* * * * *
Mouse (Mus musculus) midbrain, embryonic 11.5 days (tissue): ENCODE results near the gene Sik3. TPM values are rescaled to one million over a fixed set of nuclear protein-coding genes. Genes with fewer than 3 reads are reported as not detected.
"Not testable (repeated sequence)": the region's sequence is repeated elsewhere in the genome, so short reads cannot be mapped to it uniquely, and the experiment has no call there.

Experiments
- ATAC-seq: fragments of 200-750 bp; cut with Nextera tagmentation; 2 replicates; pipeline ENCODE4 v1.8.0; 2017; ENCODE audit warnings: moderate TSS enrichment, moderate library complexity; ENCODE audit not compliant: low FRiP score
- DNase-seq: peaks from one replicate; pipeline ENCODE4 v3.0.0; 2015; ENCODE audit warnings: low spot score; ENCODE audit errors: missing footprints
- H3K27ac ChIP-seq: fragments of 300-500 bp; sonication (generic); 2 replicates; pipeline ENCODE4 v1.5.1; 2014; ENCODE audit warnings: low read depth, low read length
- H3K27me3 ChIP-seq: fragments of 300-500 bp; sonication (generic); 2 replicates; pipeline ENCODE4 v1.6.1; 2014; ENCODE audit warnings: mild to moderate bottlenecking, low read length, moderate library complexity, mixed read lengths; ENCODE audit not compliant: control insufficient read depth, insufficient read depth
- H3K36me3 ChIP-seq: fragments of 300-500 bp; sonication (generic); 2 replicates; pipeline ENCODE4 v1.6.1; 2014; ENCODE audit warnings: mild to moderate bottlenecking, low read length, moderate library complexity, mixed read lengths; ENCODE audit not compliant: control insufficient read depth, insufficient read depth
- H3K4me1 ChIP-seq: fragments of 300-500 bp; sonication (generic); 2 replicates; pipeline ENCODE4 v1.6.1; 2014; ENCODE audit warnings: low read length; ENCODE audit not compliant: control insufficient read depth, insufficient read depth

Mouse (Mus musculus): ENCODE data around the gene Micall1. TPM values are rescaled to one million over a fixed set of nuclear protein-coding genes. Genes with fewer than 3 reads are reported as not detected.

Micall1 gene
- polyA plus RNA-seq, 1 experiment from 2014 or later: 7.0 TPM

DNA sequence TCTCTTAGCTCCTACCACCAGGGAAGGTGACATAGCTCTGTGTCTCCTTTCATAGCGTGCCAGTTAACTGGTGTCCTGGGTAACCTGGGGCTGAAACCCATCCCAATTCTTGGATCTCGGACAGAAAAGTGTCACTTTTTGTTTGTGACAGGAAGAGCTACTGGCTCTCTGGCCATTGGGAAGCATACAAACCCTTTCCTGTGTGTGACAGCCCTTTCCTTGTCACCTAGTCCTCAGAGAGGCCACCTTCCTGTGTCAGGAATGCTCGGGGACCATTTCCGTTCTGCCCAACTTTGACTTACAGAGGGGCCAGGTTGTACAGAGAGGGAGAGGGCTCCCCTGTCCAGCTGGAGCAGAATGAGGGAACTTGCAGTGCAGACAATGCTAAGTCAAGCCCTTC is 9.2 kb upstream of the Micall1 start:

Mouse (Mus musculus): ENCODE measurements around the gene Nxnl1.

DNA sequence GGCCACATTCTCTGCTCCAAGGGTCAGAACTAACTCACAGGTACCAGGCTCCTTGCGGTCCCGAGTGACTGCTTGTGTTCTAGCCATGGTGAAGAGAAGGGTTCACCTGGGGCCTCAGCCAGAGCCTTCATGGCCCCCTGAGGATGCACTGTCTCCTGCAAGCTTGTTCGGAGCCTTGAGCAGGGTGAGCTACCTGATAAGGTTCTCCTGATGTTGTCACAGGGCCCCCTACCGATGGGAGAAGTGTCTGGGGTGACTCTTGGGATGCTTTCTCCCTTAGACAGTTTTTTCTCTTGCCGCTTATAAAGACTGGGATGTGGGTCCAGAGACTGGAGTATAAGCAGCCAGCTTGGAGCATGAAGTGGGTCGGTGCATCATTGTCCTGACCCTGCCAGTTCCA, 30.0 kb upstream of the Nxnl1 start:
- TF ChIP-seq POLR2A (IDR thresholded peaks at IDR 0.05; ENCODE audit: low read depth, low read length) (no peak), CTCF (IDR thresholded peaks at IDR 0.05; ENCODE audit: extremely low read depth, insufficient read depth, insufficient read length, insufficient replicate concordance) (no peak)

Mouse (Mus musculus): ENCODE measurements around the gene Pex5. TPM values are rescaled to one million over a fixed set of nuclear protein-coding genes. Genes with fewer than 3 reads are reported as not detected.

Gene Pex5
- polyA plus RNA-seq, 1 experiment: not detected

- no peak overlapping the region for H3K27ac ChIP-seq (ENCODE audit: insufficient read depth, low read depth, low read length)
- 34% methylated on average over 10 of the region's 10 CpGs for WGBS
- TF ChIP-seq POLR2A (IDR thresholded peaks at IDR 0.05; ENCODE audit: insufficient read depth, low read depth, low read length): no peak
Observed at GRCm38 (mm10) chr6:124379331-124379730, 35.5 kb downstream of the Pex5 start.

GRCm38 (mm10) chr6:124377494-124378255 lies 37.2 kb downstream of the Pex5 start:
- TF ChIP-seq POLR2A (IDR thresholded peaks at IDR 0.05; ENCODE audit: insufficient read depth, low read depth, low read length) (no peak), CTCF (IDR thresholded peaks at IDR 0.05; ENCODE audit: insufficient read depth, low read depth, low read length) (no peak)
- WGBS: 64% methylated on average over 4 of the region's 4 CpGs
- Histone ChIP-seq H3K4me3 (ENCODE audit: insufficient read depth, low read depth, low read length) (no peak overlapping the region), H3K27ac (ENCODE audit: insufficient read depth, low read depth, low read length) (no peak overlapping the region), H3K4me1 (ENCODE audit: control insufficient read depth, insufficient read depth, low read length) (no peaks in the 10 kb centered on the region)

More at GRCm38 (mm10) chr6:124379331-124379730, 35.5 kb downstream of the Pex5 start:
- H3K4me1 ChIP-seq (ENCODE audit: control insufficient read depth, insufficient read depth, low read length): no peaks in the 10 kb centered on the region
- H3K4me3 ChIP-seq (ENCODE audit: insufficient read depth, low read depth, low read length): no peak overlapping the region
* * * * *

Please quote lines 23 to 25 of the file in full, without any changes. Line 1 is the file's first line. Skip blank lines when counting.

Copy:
Observed at GRCm38 (mm10) chr6:124379331-124379730, 35.5 kb downstream of the Pex5 start.

GRCm38 (mm10) chr6:124377494-124378255 lies 37.2 kb downstream of the Pex5 start:
- TF ChIP-seq POLR2A (IDR thresholded peaks at IDR 0.05; ENCODE audit: insufficient read depth, low read depth, low read length) (no peak), CTCF (IDR thresholded peaks at IDR 0.05; ENCODE audit: insufficient read depth, low read depth, low read length) (no peak)